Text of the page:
Student Research Spotlight: Transforming Evidence Synthesis and Use in Decision-Making

Student Research Spotlight: Transforming Evidence Synthesis and Use in Decision-Making

Abigail Miloud, BHSc (Honours), Class of 2021 and Nandana Parakh, BHSc (Honours), Class of 2022

Interviewed By: Hargun Kaur, BHSc (Honours), Class of 2023

Q: Could you tell me a bit more about the project that you are working on and what first got you interested in it?

Nandana: [This Project] is built off of one of Dr. Khalid’s previous studies. We started the project in June, and Abigail joined the team in September. Currently, we are a team of five people. We have Dr. Khalid, Abigail, myself, one co-investigator in Lebanon, and another one in Oman. The essence of our project is that since we are currently in the middle of a pandemic (which we consider to be a crisis zone), we are examining how we can facilitate the use of accessible, relevant, and real-time evidence by decision-makers. Furthermore, we are asking, how do we facilitate the use of this high-quality evidence by decision-makers across sectors globally? We are specifically looking at a type of evidence synthesis called an evidence summary, and we are examining what elements of these evidence summaries are the most conducive for decision-makers.

Abigail: We have a mixed-method study. Part of it involves an extensive survey that asks our participants different questions about their work, what kind of knowledge needs they have, and where they’re going for their knowledge needs. At the end of the day, everything comes back to evidence summaries. Evidence summaries are accessible primarily online through different platforms, and they’re intended to be short, easy-to-understand summaries of high-quality research evidence. So, in our survey, we’re also interested to know what websites decision makers are going to. What sources are they using for your evidence? To what extent do they use evidence summaries in their decision-making? What features do they want to see in evidence summaries?

Then we build off of that with 30-minute interviews, which we’ve been conducting. As Nandana mentioned, our participants are decision-makers across many different sectors. We’ve spoken to a lot of people who are involved with health policy, research, and global health. As well, we’ve also been speaking to some other decision-makers that work in the humanitarian sector or the development sector. We’re really looking forward to speaking to people in a variety of leadership positions within healthcare or politics as well. Those 30-minute interviews are an extension of the survey, really getting to know the stakeholder and their needs. We’re interviewing both people who do and don’t use evidence summaries, because we really want to understand, in a very holistic sense, how we can better serve decision-makers and how we can better provide evidence summaries in order to support or advance evidence-informed decisions.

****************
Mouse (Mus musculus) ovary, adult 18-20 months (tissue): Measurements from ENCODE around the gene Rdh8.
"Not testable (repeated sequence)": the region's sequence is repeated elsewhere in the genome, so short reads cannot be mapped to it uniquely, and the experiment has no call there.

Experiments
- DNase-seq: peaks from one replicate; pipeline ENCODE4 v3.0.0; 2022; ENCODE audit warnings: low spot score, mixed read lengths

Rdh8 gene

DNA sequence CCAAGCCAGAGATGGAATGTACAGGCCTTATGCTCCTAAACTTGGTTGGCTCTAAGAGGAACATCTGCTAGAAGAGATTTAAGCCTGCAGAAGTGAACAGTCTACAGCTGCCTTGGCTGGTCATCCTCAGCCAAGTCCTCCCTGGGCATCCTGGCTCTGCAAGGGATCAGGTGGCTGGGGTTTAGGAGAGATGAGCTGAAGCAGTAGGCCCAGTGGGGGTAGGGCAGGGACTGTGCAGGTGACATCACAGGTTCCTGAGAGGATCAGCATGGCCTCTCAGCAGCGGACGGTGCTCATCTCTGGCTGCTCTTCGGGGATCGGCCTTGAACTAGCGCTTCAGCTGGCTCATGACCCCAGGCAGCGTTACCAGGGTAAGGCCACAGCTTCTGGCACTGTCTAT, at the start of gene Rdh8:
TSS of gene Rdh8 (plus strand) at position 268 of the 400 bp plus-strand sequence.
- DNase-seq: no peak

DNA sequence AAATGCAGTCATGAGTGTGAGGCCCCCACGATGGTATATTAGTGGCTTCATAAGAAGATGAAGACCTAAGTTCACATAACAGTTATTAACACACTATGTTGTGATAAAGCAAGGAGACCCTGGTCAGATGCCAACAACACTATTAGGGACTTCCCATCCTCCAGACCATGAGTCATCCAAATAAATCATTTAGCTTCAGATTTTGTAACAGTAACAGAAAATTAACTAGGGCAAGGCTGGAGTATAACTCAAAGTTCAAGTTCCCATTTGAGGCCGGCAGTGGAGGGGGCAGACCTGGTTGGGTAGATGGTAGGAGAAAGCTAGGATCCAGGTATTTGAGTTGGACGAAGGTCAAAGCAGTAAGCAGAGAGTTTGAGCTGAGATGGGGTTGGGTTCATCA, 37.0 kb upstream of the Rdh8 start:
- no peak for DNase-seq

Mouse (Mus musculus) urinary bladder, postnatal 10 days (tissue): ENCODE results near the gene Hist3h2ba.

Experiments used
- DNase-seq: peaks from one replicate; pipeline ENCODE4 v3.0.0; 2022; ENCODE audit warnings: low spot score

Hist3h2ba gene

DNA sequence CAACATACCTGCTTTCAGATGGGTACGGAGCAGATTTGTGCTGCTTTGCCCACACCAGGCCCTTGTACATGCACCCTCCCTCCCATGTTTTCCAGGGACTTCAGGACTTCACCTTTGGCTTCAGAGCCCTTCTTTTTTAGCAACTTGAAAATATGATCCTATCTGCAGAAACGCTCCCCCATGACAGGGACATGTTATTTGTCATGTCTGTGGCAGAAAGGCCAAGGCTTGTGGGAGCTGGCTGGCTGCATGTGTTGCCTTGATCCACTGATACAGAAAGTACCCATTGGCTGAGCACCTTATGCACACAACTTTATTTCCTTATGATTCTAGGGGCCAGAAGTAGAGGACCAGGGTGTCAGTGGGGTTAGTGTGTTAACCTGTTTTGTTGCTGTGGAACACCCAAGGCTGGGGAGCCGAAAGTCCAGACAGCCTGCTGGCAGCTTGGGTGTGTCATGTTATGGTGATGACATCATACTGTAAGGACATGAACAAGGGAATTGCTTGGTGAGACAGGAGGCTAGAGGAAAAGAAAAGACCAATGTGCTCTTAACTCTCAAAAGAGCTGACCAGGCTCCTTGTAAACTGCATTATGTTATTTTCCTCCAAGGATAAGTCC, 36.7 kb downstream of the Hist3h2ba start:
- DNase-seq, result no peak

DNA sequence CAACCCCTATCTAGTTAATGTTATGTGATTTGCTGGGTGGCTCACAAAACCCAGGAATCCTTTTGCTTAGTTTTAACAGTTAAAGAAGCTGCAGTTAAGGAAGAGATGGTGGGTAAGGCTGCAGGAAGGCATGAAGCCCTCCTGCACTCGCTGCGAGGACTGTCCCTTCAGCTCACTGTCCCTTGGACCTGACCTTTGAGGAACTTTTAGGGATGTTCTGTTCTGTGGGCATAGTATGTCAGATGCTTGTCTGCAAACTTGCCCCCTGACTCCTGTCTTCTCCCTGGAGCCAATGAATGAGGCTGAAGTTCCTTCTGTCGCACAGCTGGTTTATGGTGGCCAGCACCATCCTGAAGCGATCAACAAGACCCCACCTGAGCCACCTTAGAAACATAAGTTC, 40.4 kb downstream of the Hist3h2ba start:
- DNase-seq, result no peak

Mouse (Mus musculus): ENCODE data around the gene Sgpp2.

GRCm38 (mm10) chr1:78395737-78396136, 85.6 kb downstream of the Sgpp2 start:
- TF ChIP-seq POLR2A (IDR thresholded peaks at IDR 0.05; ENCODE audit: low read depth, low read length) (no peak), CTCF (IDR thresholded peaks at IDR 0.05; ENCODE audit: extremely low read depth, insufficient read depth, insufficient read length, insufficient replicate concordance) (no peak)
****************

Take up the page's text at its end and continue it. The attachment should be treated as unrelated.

Q: It seems like you both have taken an active leadership role in this project. How has that experience been for you as a student?

Nandana: First, I’d just like to say that we have a wonderful supervisor. We have a supervisor who puts our learning first and foremost, and that has definitely impacted how we learn and what we’re getting out of this project. We are constantly engaged in tasks that are stimulating and that are really expanding our knowledge and building our skills. We’re never asked to do any busy work or anything. In terms of the work we’ve actually had to do, you’re right, we have really been involved with everything. In the very beginning, we helped with coming up with the actual project proposal, […] writing the application to the HiREB ethics board, participant recruitment, stakeholder analysis, and more. It’s been a tremendous learning experience. We’re currently conducting interviews with stakeholders. And that’s a skill that you can’t learn in a class. It’s something that you really need hands-on experience doing. I think we’re very fortunate to have this experience and to have really great guidance and mentorship while we’re doing this.

Abigail: We’ve been involved from the very beginning – from the ethics board application, to recruitment, identifying stakeholders, creating the back end of the survey, to now actually doing data collection, with the interviews and some analysis, as well as a literature review and some of the preparation for writing of the final manuscript. I think that’s been a really valuable learning experience for me to be able to see all the different pieces that fit together in a research project.